|Dear Sir||London May 30. 1785.|
I have redeemed a Moment, from a Multitude of Avocations, at this critical Time, to acknowledge the Receipt by Coll Smith of your Letters of 31 of March, with the Resolution of Congress inclosed of the 21. of March. As Mr De St. Saphorin is many Months ago, recalled from the Hague I Shall make Enquiry after him, and if I cannot find where he is, I Shall communicate a Copy of the Resolution, to the Danish Minister here by whom it will be transmitted to his Court which I Suppose will be an Execution of my Instructions as near the Spirit of them as is now practicable. The liberal Decision of his Danish Majesty respecting the ordination of American Candidates for holy orders in the Episcopal Church, called the Church of England, as soon as it was known in England, produced a more liberal Spirit and decision here, than had prevailed before, So that I hope that respectable Body of our Fellow Citizens who are interested in it, have derived a Benefit from, it.—I am much obliged to Congress for this Instance of their Approbation, and for the Honour they have done me, in transmitting an Account of it, to the Executives of the States.
I have recd too, your Letter of 13 of April 1785 with the Resolve of Congress of 14. Feb. 1785, impowering your Ministers to apply a Sum not exceeding Eighty Thousand Dollars, to the Use of treating with Morocco &c But I have heard nothing of Capt Lamb or the Papers by him. What my Colleagues will judge proper, to do I cant Say, but the Advice of the French Court was conformable to the opinion of Us all, that it will be indispensible for Congress to Send a Consull with Full Powers.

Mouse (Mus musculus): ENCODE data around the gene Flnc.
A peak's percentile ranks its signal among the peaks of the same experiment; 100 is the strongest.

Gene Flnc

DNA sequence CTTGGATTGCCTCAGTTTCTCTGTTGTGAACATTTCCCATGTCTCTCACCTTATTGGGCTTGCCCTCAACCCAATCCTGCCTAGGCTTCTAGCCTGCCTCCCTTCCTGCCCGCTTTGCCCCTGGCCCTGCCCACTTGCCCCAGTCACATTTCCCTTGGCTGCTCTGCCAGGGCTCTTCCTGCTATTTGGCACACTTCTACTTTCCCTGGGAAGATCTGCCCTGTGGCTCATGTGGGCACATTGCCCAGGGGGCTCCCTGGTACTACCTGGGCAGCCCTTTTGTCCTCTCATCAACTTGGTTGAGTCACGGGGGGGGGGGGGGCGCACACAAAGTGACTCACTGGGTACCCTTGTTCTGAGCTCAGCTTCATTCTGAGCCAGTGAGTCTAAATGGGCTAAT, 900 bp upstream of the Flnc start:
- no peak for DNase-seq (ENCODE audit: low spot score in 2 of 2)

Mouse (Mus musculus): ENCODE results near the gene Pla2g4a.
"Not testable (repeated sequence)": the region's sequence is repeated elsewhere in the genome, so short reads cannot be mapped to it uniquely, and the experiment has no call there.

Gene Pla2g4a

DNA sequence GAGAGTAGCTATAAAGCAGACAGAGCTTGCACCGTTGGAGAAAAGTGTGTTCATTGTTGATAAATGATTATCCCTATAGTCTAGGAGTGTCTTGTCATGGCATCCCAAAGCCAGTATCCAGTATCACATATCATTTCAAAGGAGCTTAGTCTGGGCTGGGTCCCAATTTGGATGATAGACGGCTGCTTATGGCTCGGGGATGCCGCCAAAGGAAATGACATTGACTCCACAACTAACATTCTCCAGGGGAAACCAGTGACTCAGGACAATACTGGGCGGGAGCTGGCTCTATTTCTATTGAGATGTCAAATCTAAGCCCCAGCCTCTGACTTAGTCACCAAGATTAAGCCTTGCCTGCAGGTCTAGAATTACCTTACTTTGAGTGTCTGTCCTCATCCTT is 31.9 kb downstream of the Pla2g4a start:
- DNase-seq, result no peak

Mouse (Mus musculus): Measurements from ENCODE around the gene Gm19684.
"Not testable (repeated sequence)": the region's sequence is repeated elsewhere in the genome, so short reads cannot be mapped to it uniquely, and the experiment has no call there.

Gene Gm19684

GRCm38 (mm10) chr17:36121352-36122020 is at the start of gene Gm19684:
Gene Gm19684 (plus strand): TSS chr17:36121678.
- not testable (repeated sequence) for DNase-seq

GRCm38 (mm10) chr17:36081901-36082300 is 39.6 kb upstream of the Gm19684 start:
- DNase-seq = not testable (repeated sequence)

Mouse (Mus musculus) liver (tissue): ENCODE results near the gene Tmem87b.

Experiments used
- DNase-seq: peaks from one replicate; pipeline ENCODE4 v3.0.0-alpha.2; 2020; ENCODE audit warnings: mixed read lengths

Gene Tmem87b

I recd at Auteuil my Commission, Instructions and Letter of Credence to the Court of Great Britain and have now recd by Coll Smith the Papers Sent by him. I recd at Auteuil, the Ratification of the last Loan in Holland, which I transmitted immediately to Amsterdam, where it has been recd registered and communicated to the Lenders of the Money, and has given them Satisfaction. Since which I have recd from you, sir, Duplicate and Triplicate of the Same Ratification. The Cypher is recd. and Shall be attended to.
Your Ministers, have written, Monthly, an Account of their Proceedings. not one Packett has been missed, but when I left Auteuil, We had no certain Evidence that any one of our Letters had been recd. We Supposed that this was because Congress had not compleated their Instructions upon any of them. But I must beg the Favour of you Sir, barely to mention the Receipts of my Letters & their Dates, altho you may not be prepared to Answer them. Without this one looses the Chain of Correspondence.
I have been visited by Some Gentlemen who I Suppose, had Seen Ministers, and learned from them what to Say to me.—They Said, that the Ministry and the King considered the Appointment of a Minister as a Proof of a conciliating Disposition, that [it] was a Relief to them from an Anxiety &c and that they were fully determined, to receive me in all respects like all the other foreign Ministers. This, I believe is true. But We must be cautious what Consequences We draw from it. it by no means follows, that they are determined to do, what their Honour and their Publick Faith, obliges them to do according to our Ideas of their Obligations. it by no means follows that they will Surrender the Posts, restore the Negroes, relieve the Debtors, or make an equitable Treaty of Commerce.—I hope they will do all these Things, but I can ascertain nothing untill my Character is acknowledged by a public Reception and Audience of his Majesty, made my Visits to his Ministers and had Time to enter into a candid discussion of these Questions. You shall be punctually informed, from Step to step. With great Esteem / and Respect your most humble servant
P.S. This Morning Sir Clement Cottrell Dormer, Master of the Ceremonies called upon me to inform me, that he was ordered to attend me to Court on Wednesday, as he did on all foreign Ministers, at their first Presentation, to Shew then the way through the appartements &c.